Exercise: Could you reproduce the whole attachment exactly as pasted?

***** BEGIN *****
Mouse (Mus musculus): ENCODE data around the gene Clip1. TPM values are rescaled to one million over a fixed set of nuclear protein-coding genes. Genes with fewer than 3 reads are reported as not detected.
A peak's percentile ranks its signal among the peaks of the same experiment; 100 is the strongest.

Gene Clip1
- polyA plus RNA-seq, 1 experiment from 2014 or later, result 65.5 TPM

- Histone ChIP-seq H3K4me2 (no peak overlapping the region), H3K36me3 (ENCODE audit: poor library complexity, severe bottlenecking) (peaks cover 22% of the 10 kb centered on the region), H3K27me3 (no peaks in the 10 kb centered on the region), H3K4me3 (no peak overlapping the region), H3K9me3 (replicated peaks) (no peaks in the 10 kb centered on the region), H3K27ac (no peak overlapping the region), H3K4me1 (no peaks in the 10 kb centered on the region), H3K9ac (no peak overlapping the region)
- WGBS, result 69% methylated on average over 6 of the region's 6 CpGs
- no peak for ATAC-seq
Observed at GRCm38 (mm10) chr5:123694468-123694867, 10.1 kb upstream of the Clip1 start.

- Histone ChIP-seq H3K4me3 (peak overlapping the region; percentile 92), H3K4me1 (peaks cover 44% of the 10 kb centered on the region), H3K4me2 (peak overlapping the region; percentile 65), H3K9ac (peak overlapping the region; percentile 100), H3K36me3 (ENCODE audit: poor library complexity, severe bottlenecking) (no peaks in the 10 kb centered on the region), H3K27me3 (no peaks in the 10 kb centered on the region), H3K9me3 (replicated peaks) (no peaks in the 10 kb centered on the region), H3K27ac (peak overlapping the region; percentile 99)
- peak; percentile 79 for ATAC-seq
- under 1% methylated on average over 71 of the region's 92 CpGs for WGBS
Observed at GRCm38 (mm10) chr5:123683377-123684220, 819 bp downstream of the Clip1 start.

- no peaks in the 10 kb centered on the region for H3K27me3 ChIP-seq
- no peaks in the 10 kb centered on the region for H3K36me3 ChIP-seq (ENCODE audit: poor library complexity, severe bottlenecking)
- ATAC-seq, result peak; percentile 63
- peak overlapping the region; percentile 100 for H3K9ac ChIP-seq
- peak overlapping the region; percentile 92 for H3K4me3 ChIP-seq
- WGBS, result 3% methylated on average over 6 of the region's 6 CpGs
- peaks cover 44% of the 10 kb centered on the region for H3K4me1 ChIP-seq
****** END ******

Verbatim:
Mouse (Mus musculus): ENCODE data around the gene Clip1. TPM values are rescaled to one million over a fixed set of nuclear protein-coding genes. Genes with fewer than 3 reads are reported as not detected.
A peak's percentile ranks its signal among the peaks of the same experiment; 100 is the strongest.

Gene Clip1
- polyA plus RNA-seq, 1 experiment from 2014 or later, result 65.5 TPM

- Histone ChIP-seq H3K4me2 (no peak overlapping the region), H3K36me3 (ENCODE audit: poor library complexity, severe bottlenecking) (peaks cover 22% of the 10 kb centered on the region), H3K27me3 (no peaks in the 10 kb centered on the region), H3K4me3 (no peak overlapping the region), H3K9me3 (replicated peaks) (no peaks in the 10 kb centered on the region), H3K27ac (no peak overlapping the region), H3K4me1 (no peaks in the 10 kb centered on the region), H3K9ac (no peak overlapping the region)
- WGBS, result 69% methylated on average over 6 of the region's 6 CpGs
- no peak for ATAC-seq
Observed at GRCm38 (mm10) chr5:123694468-123694867, 10.1 kb upstream of the Clip1 start.

- Histone ChIP-seq H3K4me3 (peak overlapping the region; percentile 92), H3K4me1 (peaks cover 44% of the 10 kb centered on the region), H3K4me2 (peak overlapping the region; percentile 65), H3K9ac (peak overlapping the region; percentile 100), H3K36me3 (ENCODE audit: poor library complexity, severe bottlenecking) (no peaks in the 10 kb centered on the region), H3K27me3 (no peaks in the 10 kb centered on the region), H3K9me3 (replicated peaks) (no peaks in the 10 kb centered on the region), H3K27ac (peak overlapping the region; percentile 99)
- peak; percentile 79 for ATAC-seq
- under 1% methylated on average over 71 of the region's 92 CpGs for WGBS
Observed at GRCm38 (mm10) chr5:123683377-123684220, 819 bp downstream of the Clip1 start.

- no peaks in the 10 kb centered on the region for H3K27me3 ChIP-seq
- no peaks in the 10 kb centered on the region for H3K36me3 ChIP-seq (ENCODE audit: poor library complexity, severe bottlenecking)
- ATAC-seq, result peak; percentile 63
- peak overlapping the region; percentile 100 for H3K9ac ChIP-seq
- peak overlapping the region; percentile 92 for H3K4me3 ChIP-seq
- WGBS, result 3% methylated on average over 6 of the region's 6 CpGs
- peaks cover 44% of the 10 kb centered on the region for H3K4me1 ChIP-seq